“I am strong, I am independent,” (went my inner dialogue). I can do this. It’s not so hard. Pick up the picture.

“But the hairy legs! So many of them!”

“Pick up the picture!”

“It might panic and crawl all over me!”

“Pick. Up. The. Picture.”

“What if it bites me! Female rain spiders can be aggressive, Wikipedia said.”

“Do it now!”

I moved a hand towards it, “I’m doing it! No… no I’m not.”

“For goodness sakes. It’s a spider! Yes it’s actually too big to fit in a Tupperware but it’s still much smaller than you. Stop being a baby. Just do it.”

Setting fire to the house and living in the car was starting to sound like a viable option again.
I paused with my hand stretched towards the picture. I had options. I could… poison the thing. Make it run to god knows where and curl up in pain and die. I could do that. It was an option. I could… light lavender oil and perform a chant. Wasn’t lavender good for these things? I could… I could go to the main house and get the burly ex-farmer landlord to come sort it out for me… in the middle of his dinner time. I could hit it with a shoe.
I could also just bloody well grab the picture and put it next to the window.

So I finally did. I would not be defeated!

Of course one thing I didn’t take into account was my reaction when the startled spider moved.

I dropped the picture. The picture went one way, the spider went the other. The picture went outside the window. The spider dropped onto the sill. It ran for its life. Across the sill and no, not out the window, up the wall again. I knew this was my chance. If I let it get away again fire would be the only option. So I grabbed the bin and chased it, across the wall and up above the bed. Standing on tippy toes I slammed the bin down over it. And then I stood, panting.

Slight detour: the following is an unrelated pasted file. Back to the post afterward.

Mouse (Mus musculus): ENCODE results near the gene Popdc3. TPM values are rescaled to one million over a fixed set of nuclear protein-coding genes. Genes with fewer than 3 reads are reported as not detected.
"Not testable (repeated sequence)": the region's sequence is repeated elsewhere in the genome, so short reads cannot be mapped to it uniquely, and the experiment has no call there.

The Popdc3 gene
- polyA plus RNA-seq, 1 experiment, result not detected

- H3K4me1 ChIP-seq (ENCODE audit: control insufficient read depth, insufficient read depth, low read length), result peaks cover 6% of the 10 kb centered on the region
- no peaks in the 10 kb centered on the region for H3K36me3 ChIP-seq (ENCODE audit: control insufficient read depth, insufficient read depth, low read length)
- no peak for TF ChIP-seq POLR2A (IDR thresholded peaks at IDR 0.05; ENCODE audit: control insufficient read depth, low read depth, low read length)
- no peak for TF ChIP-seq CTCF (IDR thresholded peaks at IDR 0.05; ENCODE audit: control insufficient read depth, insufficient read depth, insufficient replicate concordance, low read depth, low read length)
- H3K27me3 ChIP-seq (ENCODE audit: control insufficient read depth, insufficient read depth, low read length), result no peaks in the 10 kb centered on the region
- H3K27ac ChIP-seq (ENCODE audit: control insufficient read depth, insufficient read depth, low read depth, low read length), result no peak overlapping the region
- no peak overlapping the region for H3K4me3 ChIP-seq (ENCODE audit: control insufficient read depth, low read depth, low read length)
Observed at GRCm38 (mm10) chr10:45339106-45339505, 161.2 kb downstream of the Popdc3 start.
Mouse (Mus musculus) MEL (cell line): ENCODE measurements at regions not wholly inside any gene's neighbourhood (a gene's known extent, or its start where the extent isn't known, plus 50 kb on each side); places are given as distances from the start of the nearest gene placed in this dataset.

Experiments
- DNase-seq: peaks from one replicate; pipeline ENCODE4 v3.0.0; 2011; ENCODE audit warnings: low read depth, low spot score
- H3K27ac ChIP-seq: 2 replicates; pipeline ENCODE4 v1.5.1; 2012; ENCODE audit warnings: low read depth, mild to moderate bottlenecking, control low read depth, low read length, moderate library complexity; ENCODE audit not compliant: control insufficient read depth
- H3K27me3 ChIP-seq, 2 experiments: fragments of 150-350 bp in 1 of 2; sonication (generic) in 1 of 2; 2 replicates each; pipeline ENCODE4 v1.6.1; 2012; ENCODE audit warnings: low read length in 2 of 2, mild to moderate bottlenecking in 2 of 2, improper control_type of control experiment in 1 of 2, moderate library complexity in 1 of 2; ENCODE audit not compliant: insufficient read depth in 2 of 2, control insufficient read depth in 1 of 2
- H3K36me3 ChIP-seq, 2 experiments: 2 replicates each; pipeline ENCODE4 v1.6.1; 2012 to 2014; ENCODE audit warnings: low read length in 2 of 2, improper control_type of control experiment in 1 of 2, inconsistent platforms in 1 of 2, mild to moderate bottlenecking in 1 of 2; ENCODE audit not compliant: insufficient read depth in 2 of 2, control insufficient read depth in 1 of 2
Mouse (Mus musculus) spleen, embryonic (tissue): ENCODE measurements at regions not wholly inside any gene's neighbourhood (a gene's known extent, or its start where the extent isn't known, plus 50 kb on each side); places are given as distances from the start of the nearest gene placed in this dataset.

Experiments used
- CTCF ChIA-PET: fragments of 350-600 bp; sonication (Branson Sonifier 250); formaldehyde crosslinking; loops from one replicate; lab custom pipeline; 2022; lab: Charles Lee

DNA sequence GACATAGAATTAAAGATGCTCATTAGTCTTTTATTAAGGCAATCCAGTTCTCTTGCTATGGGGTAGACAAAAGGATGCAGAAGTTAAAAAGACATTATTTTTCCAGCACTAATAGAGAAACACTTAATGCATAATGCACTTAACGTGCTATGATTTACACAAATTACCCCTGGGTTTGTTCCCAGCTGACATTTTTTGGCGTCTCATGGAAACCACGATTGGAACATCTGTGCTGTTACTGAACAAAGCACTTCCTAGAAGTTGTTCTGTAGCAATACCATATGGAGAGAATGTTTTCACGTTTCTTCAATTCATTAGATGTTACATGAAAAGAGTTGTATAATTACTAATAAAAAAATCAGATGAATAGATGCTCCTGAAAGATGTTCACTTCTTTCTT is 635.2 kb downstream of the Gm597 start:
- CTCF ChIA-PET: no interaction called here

Now what?

I didn’t have one of the essential ingredients for spider capture: a piece of paper. All I had was me, a bin and a wall.

The window was on the wall.

I began sliding the bin down and across towards the window avoiding the telephone line and going around the curtain rail. Slowly. At one stage I moved too fast and hit a bump and the little furry leg stuck out again. I didn’t scream. I didn’t drop the bin. I just increased my concentration.

The problem with the window was that it was built into the wall. There was no way for me to guide the spider out without actually letting it go.

I did it on a count of ten. I let the spider go near the open window and then I nudged its huge furry behind with the corner of the bin, all the while telling it (begging it?) that there was no need to hurt me. We could be friends. I actually quite like spiders.

It seemed to consider coming back inside. That corner it had found above the bed was the perfect place to set up a new home. I banged the bin against the wall behind it. No, not that kind of friend.

It scuttled out the window. I sprang to action, slamming the window shut and running into the bathroom to do the same.

Then I realised the picture was outside. My only copy of my graduation photograph.

I swallowed and, still high on adrenaline, headed outside with a torch. There, outside my bedroom window, was the spider. It was leering at me. LEERING.

Well fuck this shit. Some things are just not worth it. Memories are over-rated anyway.

In the safety of my house, having a calming cup of tea, I realised that I was feeling pretty accomplished. I had fought a great battle that night and both parties had come out okay in the end. Fears are illogical and yet they have such amazing power over us. But it is possible to fight them and to overcome them for the greater good.

I also realised that I do actually quite like spiders. As long as they’re nowhere near me.